Now the European Central Bank is also sounding cautionary notes. Ever since Alan Greenspan’s famous “irrational exuberance” observation produced a 140 point (then 2%) fall in the Dow, central bankers have been cautious about commenting on the state of the markets. These remarks are therefore surprisingly direct. From the Financial Times, “ECB warns on ‘unstable’ financial markets:”
Conditions in global financial markets look potentially “unstable”, suggesting investors need to prepare for a “repricing” of some assets, Jean-Claude Trichet, president of the European Central Bank, said over the weekend in Davos.
The recent explosion of structured financial products and derivatives had made it more difficult for regulators and investors to judge current risks in the financial system, Mr Trichet said. “We are currently seeing elements in global financial markets which are not necessarily stable,” Mr Trichet said, pointing to the “low level of rates, spreads and risk premiums” as factors that could trigger a repricing.
“There is now such creativity of new and very sophisticated financial instruments … that we don’t know fully where the risks are located.” He added: “We are trying to understand what is going on but it is a big, big challenge.”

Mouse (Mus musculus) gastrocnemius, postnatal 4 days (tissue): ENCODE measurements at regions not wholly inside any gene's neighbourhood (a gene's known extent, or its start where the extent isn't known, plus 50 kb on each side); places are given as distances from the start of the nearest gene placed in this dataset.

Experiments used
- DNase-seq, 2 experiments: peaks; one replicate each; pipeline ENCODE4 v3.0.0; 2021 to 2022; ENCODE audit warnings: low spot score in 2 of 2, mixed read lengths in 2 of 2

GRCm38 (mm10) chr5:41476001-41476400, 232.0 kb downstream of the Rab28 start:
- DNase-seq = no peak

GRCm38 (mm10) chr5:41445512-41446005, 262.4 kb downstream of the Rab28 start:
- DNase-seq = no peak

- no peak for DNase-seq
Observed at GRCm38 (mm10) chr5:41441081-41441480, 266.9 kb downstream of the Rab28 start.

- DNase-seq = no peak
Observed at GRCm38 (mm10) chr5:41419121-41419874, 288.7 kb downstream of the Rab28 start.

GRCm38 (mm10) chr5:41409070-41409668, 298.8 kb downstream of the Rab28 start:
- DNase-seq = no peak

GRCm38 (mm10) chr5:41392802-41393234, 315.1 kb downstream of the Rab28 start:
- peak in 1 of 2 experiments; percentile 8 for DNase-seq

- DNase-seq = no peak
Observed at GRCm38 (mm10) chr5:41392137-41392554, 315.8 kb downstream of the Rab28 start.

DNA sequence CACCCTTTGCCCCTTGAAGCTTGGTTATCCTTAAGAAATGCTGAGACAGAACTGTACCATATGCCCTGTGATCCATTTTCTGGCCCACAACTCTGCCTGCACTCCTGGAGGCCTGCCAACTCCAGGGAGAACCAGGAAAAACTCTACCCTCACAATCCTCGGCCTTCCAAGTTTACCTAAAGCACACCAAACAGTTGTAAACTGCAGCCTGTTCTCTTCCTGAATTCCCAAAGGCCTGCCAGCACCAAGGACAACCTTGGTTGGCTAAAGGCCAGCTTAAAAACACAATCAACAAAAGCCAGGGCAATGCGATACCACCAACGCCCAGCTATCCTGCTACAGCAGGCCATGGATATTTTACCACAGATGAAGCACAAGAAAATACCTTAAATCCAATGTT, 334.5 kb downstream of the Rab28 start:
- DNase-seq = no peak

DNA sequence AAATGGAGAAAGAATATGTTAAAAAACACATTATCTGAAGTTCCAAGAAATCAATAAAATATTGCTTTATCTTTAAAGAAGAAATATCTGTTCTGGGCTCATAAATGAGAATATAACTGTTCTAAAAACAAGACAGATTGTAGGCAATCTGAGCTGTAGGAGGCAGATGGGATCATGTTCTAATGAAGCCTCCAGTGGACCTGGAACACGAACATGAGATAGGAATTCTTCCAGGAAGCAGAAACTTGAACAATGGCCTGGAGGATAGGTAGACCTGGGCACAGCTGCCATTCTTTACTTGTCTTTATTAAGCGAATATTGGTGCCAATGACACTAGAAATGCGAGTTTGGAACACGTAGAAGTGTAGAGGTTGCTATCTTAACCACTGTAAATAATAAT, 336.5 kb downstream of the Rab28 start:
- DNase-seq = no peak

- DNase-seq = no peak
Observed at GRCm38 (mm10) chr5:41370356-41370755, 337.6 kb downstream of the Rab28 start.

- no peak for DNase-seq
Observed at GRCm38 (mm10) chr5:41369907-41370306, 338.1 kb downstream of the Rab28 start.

Mr Trichet’s comments reflect a debate in policymaking circles about the implications of the growth in derivatives.
Many investment bankers and some regulators and economists argued at last week’s World Economic Forum in Davos that the growth of the $450,000bn (€350,000bn, £230,000bn) derivatives sector had helped reduce market volatility and made the system more resilient to shocks by spreading credit risk. But other officials fear these instruments may be raising leverage and risk-taking to dangerous levels and keeping the cost of borrowing artificially low, potentially increasing the chance of financial crises.
Senior policymakers admitted it had become hard to track the risks because the sector is opaque, much activity occurs in unregulated hedge funds, and products shift rapidly across markets and between the boundaries of national central banks.
Andrew Crockett, president of JP Morgan international, said: “These new instruments ought to make markets more complete. But there is a lack of transparency … we don’t know how much leverage there is in hedge funds, for example